Review: Once by Anna Carey
Published July 3rd 2013 by HarperCollins
It’s been over a year ago since I read the first book in the series, Eve. After being quite disappointed by Eve because of the horrible man-hating nature of the books I wasn’t expecting much from Once.
Eve has now arrived in a women-only community where they won’t even give her boyfriend medical care because OMG, he’s a man. For some reason they all hate men, and all the men (called Strays) are rapists or murderers or both. There don’t seem to be any normal guys in the Eve universe, they are either insane or hunky boyfriend material. There are tons of hurdles for Caleb and Eve to overcome, and Eve finally arrives in the famous City of Sand.
I’m having a hard time writing this review because to be very honest nothing happens in Once. It suffers from severe second-book syndrome; it all seems to be a set-up for the third book in the series. It ends on an enormous cliffhanger, to make matters worse. I kept going back and forth on my Kindle, thinking I must be missing a chapter. Once is filled with dozens of secondary characters that we only meet for a few pages and then disappear again, without ever getting to know them or for them to have any other function than existing. The book is filled with Eve moping around in the City of Glass, feeling guilty for leaving her friends behind (gee, newsflash, maybe you should have told them about what you knew about the Schools), and fantasizing about lovey-dovey stuff with Caleb.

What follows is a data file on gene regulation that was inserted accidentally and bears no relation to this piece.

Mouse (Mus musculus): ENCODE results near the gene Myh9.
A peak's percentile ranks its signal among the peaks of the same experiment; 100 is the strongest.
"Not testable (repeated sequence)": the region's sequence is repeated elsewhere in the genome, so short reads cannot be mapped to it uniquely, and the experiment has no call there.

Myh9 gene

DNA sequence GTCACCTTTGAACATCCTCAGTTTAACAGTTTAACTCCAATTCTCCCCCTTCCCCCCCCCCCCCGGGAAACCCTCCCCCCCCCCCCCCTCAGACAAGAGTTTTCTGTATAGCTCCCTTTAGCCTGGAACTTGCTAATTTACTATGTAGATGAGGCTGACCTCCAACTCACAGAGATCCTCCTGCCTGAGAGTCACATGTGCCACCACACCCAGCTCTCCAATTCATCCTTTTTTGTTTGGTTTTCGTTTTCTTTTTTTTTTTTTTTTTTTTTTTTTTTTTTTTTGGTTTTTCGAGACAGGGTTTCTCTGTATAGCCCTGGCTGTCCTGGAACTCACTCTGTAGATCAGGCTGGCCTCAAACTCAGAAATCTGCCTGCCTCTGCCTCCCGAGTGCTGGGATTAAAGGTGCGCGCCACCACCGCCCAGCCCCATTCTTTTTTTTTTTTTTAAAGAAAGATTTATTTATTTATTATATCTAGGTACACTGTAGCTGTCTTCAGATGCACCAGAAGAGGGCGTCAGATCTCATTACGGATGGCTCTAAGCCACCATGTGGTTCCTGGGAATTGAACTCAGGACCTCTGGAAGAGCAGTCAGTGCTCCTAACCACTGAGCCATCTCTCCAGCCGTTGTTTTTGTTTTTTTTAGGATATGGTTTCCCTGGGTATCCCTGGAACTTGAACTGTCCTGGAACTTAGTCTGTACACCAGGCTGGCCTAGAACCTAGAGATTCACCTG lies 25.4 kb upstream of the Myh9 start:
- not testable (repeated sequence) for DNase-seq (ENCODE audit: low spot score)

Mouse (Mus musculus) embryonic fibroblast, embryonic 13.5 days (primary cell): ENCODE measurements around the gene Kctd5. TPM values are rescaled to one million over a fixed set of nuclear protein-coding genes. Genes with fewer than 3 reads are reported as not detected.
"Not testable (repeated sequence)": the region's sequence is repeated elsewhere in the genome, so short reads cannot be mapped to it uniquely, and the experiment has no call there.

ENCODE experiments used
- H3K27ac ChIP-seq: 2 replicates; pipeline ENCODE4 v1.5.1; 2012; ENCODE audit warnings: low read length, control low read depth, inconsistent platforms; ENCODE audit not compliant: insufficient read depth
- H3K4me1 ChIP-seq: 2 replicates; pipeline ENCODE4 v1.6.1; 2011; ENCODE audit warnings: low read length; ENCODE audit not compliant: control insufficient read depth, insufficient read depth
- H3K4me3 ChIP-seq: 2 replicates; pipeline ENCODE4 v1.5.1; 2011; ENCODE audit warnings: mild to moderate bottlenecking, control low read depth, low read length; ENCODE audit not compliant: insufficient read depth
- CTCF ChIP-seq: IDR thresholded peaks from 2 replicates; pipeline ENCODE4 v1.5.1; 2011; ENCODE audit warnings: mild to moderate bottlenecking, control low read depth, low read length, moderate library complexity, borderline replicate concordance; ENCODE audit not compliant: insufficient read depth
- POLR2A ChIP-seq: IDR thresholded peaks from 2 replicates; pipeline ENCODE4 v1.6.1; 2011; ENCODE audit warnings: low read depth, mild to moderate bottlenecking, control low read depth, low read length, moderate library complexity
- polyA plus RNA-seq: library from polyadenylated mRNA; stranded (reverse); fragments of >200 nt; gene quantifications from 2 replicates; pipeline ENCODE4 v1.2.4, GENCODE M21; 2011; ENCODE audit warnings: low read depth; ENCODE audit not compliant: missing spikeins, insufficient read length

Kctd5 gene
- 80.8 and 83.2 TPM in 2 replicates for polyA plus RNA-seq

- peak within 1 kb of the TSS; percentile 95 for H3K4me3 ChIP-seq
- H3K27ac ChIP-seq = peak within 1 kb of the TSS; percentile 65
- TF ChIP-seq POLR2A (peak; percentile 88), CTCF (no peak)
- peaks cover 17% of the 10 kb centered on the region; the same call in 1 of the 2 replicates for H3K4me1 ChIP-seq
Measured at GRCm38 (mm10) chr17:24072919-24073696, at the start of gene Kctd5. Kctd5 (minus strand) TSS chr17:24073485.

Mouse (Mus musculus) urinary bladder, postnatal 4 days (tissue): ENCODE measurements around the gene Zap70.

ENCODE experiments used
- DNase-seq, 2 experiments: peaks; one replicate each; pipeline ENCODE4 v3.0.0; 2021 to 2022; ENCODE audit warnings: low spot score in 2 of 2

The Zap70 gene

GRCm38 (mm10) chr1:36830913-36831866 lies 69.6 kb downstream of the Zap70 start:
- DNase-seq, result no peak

Eve had some very sloppy writing in places and the story seemed to move too fast to really make sense. In Once the writing did seem better and more natural to me, and the pace was lowered till something a bit more tolerable. It felt as if Ms Carey had a word goal to hit, and she had to keep making stuff up to reach that goal though. The plot takes some small random detours, but there is no real forward movement. As the story progresses it becomes clearer that the background isn’t complete, and inconsistencies in the backstory are showing. For example, what is up with all the burned out cars? The sun didn’t explode, there was a plague. Why would a plague result in all cars in the world catching fire? If you leave a car outside for a few years, it might get a bit rusty, but there wouldn’t be anything wrong with it. Details show the logic inconsistency the Eve universe is built on.
Once is a mediocre YA dystopian at best. I’ll read Rise to see if something finally changes for the New Americas, but I’m not holding my breath.
When you’re being hunted, who can you trust?
For the first time since she escaped from her school many months ago, Eve can sleep soundly. She’s living in Califia, a haven for women, protected from the terrifying fate that awaits orphaned girls in The New America.
But her safety came at a price: She was forced to abandon Caleb, the boy she loves, wounded and alone at the city gates. When Eve gets word that Caleb is in trouble, she sets out into the wild again to rescue him, only to be captured and brought to the City of Sand, the capital of The New America.
Trapped inside the City walls, Eve uncovers a shocking secret about her past–and is forced to confront the harsh reality of her future. When she discovers Caleb is alive, Eve attempts to flee her prison so they can be together–but the consequences could be deadly. She must make a desperate choice to save the ones she loves . . . or risk losing Caleb forever.
In this breathless sequel to “Eve,” Anna Carey returns to her tale of romance, adventure, and sacrifice in a world that is both wonderfully strange and chillingly familiar.
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